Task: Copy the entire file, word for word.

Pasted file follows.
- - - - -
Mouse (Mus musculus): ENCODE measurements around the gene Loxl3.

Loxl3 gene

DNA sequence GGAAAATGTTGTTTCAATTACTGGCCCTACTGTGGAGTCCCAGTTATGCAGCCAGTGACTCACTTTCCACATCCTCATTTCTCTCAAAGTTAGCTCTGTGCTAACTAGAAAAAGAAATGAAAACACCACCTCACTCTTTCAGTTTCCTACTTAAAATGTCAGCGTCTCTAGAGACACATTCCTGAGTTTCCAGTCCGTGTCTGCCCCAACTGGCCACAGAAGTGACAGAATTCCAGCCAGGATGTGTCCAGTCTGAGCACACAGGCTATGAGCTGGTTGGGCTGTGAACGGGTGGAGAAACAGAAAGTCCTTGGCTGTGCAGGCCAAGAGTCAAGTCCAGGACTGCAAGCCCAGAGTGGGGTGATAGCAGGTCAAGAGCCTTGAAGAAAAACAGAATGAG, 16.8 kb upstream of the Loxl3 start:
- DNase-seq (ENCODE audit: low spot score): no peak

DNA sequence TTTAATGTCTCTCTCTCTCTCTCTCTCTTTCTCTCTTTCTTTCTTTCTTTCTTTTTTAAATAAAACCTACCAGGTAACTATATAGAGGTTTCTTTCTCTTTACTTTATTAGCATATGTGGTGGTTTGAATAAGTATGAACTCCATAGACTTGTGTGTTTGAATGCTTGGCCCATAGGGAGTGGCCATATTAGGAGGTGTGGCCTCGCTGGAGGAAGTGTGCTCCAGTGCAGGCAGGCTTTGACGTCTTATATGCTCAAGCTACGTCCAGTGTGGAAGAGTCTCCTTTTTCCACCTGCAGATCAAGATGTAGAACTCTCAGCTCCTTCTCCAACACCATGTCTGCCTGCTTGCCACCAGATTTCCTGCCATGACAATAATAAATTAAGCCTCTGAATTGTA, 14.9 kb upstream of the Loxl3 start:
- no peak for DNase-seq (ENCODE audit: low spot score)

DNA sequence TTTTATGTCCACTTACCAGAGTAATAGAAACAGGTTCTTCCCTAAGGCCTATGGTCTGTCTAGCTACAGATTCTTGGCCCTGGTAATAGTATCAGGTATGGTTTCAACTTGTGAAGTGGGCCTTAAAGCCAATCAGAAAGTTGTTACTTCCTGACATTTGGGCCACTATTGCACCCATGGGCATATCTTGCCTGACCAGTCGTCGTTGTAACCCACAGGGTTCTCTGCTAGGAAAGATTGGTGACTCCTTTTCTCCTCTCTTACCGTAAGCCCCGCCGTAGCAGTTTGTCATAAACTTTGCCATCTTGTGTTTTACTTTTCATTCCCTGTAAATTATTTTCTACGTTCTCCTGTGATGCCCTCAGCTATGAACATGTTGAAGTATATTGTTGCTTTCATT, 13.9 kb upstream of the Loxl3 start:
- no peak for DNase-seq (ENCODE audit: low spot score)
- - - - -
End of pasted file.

Mouse (Mus musculus): ENCODE measurements around the gene Loxl3.

Loxl3 gene

DNA sequence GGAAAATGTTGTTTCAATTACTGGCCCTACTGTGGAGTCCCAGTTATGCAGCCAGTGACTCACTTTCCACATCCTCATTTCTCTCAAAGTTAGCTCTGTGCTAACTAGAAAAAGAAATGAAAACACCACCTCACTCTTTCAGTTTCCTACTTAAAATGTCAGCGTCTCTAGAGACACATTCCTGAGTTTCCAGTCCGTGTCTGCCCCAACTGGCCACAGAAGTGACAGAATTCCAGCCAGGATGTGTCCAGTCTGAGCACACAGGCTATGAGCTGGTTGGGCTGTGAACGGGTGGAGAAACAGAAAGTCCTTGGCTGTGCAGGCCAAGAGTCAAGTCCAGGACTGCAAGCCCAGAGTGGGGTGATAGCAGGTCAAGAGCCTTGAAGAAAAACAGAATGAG, 16.8 kb upstream of the Loxl3 start:
- DNase-seq (ENCODE audit: low spot score): no peak

DNA sequence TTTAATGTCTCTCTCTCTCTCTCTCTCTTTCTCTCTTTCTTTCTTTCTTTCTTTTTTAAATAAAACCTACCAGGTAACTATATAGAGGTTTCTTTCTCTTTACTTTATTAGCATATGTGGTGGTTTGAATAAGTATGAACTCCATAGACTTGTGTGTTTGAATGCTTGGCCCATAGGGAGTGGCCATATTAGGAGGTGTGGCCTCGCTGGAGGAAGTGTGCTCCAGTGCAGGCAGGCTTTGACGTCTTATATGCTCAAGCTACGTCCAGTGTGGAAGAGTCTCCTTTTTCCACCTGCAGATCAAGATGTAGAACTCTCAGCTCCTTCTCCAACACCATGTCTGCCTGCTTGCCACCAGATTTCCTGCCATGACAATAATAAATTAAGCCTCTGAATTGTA, 14.9 kb upstream of the Loxl3 start:
- no peak for DNase-seq (ENCODE audit: low spot score)

DNA sequence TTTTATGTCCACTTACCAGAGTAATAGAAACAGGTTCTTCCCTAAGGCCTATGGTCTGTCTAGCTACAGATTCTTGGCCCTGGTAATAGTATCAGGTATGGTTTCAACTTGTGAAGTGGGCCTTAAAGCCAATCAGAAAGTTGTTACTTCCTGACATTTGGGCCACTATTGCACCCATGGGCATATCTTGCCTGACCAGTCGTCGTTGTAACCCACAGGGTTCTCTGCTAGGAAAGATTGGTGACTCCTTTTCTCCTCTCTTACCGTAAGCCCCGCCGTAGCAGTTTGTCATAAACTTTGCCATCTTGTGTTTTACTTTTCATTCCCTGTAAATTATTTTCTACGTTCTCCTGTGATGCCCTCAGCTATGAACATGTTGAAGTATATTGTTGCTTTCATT, 13.9 kb upstream of the Loxl3 start:
- no peak for DNase-seq (ENCODE audit: low spot score)